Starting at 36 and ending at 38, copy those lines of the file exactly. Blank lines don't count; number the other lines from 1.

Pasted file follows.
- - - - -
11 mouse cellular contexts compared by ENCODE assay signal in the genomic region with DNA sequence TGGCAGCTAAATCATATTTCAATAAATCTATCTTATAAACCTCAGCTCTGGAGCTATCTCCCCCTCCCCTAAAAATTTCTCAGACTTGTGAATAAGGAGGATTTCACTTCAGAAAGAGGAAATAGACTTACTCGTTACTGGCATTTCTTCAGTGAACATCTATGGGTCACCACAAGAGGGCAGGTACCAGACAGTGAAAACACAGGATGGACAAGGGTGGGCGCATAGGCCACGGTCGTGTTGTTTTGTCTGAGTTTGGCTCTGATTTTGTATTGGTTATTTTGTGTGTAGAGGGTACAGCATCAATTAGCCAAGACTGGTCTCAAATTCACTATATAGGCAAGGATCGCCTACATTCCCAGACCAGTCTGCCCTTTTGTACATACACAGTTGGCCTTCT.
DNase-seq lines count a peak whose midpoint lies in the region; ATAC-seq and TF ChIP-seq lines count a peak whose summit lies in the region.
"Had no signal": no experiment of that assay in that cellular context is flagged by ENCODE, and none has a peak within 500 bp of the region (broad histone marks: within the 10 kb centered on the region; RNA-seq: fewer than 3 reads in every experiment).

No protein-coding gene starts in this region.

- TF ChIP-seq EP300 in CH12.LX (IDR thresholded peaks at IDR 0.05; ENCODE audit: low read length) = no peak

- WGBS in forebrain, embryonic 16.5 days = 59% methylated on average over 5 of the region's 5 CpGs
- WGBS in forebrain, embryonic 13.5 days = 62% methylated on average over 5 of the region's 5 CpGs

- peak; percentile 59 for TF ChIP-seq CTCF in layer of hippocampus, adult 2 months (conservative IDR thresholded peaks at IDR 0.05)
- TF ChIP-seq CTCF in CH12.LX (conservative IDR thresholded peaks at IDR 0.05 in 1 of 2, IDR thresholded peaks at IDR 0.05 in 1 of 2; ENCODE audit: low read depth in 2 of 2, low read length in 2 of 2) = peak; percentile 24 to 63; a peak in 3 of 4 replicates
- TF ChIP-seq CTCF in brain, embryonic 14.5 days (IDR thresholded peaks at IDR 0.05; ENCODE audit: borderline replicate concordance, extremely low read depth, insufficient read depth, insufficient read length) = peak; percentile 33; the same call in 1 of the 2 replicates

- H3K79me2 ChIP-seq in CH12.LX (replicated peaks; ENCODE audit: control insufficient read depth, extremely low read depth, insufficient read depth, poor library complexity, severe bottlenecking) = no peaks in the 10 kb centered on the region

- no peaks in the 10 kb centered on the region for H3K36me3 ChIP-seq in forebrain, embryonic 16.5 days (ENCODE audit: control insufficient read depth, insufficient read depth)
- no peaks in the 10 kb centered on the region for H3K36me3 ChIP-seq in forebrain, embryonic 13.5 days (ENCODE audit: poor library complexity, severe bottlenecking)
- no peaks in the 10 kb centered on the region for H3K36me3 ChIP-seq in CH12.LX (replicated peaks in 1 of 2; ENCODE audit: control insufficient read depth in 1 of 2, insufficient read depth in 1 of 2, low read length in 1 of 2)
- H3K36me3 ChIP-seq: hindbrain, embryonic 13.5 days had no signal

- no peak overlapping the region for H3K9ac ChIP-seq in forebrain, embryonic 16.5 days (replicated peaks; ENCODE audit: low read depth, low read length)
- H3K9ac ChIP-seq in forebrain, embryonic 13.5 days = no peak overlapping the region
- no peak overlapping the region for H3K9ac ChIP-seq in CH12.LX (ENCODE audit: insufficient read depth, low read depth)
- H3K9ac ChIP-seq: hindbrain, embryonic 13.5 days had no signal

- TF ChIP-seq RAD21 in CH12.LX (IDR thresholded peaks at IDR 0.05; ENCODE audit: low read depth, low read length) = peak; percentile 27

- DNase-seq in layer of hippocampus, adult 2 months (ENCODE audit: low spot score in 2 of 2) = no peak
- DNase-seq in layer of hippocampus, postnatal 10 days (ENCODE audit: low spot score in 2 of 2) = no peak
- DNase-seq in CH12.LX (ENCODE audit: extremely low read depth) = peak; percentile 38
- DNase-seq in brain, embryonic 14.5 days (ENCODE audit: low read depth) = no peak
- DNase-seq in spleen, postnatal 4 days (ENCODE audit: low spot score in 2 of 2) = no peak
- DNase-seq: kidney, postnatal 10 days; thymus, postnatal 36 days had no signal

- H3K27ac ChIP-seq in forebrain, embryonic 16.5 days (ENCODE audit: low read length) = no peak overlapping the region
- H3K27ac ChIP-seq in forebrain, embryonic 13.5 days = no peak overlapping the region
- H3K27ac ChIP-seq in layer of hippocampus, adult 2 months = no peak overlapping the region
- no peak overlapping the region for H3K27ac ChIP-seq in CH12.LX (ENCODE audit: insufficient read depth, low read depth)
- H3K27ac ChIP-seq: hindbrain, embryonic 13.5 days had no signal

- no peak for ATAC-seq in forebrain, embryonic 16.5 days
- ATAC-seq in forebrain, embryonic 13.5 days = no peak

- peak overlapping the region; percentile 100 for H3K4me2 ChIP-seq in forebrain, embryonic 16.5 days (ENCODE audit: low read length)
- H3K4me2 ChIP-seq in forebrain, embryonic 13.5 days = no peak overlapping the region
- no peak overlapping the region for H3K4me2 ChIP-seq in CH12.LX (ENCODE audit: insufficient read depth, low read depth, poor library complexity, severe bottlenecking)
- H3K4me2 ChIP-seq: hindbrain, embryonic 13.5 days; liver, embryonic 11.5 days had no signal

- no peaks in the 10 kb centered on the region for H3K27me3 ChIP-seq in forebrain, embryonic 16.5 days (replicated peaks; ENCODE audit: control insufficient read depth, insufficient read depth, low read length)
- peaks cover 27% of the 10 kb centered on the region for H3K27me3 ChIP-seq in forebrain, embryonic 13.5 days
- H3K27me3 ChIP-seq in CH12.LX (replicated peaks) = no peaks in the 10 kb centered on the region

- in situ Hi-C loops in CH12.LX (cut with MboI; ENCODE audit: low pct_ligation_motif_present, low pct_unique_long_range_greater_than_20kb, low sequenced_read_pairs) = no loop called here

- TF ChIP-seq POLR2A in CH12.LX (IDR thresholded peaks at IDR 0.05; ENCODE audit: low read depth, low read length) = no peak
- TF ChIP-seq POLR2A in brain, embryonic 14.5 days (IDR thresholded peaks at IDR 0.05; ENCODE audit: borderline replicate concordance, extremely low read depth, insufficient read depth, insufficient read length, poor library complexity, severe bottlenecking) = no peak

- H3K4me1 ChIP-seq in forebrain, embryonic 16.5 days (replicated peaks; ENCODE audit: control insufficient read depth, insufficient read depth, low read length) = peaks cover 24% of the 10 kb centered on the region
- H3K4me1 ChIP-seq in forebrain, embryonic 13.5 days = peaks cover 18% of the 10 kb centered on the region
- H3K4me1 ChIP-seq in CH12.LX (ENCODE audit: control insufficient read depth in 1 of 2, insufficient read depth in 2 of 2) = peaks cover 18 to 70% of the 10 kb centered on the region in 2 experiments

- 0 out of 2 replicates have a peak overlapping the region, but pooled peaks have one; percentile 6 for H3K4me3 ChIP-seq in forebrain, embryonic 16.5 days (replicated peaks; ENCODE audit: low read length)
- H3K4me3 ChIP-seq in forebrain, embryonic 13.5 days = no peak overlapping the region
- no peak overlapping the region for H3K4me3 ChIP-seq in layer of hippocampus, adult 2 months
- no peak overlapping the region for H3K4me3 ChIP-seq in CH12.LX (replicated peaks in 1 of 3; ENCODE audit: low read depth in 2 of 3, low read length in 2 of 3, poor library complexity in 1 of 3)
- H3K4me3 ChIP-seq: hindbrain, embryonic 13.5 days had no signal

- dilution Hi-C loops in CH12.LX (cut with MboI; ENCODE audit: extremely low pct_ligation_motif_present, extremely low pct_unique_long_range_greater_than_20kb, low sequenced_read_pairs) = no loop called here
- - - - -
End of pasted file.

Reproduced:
- no peak overlapping the region for H3K4me2 ChIP-seq in CH12.LX (ENCODE audit: insufficient read depth, low read depth, poor library complexity, severe bottlenecking)
- H3K4me2 ChIP-seq: hindbrain, embryonic 13.5 days; liver, embryonic 11.5 days had no signal

- no peaks in the 10 kb centered on the region for H3K27me3 ChIP-seq in forebrain, embryonic 16.5 days (replicated peaks; ENCODE audit: control insufficient read depth, insufficient read depth, low read length)